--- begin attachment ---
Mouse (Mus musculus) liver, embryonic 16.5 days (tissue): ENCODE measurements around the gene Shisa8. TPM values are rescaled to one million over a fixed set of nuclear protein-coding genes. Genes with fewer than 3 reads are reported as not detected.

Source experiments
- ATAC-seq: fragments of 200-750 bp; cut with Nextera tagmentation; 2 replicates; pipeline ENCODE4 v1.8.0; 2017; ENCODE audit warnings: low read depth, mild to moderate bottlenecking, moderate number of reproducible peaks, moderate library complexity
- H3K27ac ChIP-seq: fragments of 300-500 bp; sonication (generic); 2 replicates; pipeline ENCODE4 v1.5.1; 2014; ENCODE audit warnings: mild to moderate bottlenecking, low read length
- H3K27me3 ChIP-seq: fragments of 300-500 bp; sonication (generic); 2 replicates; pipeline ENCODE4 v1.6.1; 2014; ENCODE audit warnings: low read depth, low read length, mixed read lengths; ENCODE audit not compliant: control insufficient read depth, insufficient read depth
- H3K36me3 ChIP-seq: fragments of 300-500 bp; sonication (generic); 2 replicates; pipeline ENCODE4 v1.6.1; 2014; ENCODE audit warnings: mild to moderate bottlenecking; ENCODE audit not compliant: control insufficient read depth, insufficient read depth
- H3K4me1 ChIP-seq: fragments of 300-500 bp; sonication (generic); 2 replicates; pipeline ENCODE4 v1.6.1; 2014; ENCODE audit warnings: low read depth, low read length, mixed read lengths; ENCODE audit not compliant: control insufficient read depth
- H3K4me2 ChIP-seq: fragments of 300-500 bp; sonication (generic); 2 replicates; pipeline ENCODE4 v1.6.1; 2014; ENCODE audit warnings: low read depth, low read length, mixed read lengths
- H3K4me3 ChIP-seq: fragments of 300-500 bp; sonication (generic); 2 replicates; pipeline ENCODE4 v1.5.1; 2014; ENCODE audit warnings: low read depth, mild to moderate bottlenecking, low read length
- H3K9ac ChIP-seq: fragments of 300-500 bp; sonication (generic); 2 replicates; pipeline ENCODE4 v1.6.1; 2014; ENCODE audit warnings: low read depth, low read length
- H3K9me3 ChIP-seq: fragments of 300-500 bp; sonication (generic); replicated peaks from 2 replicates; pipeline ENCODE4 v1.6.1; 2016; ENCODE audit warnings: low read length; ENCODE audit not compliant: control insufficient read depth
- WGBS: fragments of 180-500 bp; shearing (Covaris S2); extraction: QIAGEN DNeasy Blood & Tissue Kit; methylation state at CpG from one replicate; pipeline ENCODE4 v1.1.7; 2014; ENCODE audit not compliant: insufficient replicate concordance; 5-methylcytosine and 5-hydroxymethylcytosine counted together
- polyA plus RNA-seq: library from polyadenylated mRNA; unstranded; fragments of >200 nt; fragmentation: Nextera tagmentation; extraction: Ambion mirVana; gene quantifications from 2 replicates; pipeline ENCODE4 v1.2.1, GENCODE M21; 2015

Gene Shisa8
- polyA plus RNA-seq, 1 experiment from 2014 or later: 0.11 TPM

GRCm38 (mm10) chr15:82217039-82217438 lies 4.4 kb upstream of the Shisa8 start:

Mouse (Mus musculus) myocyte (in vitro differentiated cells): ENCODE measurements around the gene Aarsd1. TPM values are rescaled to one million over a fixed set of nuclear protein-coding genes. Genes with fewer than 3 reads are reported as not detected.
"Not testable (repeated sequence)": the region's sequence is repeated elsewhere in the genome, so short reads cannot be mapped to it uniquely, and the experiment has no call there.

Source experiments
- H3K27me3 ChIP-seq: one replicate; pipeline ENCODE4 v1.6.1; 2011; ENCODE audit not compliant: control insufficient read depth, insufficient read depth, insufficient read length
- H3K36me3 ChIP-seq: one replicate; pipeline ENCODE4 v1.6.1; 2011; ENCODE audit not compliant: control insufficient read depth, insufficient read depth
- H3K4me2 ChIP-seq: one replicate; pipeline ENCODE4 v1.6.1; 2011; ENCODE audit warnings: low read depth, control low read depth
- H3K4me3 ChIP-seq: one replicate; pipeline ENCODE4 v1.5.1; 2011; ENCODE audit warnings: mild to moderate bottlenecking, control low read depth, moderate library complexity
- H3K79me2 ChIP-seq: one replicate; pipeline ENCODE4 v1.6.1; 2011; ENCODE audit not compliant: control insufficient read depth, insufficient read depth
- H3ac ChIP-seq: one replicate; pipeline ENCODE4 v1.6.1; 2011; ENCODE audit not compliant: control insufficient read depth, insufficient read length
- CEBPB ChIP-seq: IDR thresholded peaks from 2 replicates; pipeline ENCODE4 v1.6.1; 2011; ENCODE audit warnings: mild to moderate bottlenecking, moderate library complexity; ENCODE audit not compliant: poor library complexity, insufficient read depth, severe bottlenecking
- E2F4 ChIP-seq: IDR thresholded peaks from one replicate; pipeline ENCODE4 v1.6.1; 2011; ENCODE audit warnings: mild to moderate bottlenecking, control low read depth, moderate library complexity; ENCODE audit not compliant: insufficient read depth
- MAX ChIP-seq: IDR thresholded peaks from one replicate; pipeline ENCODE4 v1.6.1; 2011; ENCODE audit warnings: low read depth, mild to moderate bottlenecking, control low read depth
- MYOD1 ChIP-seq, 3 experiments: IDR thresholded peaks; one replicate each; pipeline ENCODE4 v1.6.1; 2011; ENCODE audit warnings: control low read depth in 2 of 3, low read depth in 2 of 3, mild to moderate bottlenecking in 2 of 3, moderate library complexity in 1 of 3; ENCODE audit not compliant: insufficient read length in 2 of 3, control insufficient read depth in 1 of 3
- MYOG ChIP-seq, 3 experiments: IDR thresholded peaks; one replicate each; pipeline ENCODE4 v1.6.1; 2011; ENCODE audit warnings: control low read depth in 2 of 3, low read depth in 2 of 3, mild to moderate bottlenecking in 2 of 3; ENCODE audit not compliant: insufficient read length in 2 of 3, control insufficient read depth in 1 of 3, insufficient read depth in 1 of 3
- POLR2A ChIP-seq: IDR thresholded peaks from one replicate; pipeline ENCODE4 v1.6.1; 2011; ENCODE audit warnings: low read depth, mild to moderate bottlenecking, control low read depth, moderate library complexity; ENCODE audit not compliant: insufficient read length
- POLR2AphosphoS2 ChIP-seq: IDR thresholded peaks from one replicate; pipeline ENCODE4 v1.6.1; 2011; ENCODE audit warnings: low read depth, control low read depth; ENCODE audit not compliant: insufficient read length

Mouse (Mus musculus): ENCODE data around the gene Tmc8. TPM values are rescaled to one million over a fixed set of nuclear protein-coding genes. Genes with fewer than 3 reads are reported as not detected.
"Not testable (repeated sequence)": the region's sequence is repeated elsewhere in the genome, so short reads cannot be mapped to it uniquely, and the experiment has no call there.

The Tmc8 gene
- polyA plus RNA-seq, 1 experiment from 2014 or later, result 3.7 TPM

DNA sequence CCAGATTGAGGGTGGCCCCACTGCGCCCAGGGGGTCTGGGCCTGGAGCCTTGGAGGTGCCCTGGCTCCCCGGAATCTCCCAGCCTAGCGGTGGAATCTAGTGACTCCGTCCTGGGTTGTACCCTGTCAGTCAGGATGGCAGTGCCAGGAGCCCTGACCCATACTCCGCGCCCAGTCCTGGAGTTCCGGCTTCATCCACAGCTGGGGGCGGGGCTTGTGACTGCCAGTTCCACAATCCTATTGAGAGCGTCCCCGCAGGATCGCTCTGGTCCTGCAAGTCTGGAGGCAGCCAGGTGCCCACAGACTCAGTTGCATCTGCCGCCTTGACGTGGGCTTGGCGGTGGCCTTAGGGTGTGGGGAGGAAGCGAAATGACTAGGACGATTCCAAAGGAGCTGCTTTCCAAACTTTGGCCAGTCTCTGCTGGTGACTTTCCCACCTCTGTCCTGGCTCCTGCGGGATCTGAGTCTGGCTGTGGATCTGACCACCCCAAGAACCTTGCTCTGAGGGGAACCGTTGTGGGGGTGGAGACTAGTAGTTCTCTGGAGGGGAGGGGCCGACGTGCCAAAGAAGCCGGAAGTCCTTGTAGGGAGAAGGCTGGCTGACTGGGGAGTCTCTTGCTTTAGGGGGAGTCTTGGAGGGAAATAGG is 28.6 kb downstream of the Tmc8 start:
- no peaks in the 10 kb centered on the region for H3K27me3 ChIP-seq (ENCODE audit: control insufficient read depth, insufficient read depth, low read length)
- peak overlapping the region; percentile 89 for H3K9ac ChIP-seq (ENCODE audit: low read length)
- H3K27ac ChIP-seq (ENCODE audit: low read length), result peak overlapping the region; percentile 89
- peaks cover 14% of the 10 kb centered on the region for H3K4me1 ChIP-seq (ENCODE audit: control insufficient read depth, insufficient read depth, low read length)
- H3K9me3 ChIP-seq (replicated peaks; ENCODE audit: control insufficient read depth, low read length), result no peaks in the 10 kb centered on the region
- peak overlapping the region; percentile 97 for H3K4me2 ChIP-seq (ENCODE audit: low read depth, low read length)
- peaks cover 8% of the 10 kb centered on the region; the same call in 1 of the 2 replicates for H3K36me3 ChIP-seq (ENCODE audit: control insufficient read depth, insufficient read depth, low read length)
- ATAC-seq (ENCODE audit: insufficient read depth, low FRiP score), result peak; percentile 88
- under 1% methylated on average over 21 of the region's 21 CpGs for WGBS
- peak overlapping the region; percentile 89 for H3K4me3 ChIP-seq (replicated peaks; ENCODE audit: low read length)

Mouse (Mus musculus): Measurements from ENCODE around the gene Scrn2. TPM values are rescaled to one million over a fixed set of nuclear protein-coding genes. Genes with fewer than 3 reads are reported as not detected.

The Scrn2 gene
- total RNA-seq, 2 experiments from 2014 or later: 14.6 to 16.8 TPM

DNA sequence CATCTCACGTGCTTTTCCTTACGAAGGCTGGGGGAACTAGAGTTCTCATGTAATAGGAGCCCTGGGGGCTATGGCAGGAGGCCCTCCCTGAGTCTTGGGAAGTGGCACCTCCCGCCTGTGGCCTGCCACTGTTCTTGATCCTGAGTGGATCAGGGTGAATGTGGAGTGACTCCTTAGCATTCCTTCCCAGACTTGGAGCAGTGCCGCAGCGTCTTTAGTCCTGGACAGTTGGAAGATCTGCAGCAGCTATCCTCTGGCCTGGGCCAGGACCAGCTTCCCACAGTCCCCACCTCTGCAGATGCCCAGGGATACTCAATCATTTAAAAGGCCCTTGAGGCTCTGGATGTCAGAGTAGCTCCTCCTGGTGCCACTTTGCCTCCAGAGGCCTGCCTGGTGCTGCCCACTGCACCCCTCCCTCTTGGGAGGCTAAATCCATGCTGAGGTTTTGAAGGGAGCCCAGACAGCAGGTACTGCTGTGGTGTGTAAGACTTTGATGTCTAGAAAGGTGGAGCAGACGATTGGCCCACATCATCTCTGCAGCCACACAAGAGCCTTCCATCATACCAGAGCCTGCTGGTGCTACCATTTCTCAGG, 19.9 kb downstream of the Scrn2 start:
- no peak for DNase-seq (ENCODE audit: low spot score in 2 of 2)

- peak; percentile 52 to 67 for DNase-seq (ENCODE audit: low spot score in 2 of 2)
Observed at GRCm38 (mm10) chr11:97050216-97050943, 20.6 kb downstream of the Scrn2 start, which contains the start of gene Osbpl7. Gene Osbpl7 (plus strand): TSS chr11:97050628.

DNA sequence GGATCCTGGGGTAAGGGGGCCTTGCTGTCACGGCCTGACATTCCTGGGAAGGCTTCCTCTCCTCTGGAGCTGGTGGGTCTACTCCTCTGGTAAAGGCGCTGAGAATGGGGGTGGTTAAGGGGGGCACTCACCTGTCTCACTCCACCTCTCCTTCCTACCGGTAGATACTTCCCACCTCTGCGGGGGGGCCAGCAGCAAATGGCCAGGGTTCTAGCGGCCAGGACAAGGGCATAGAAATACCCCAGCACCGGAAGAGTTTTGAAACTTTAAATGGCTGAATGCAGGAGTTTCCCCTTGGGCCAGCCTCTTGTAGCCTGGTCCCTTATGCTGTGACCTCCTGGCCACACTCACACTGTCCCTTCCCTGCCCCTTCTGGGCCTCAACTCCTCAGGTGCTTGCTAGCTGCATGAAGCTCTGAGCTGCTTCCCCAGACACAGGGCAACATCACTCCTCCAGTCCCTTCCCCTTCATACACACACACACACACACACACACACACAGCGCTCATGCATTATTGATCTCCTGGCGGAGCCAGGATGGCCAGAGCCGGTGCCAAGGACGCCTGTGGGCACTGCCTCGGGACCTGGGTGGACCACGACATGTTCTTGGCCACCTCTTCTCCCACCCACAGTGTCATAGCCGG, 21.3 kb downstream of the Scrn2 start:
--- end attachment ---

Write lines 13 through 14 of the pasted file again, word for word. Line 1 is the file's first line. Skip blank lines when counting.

- polyA plus RNA-seq: library from polyadenylated mRNA; unstranded; fragments of >200 nt; fragmentation: Nextera tagmentation; extraction: Ambion mirVana; gene quantifications from 2 replicates; pipeline ENCODE4 v1.2.1, GENCODE M21; 2015

Gene Shisa8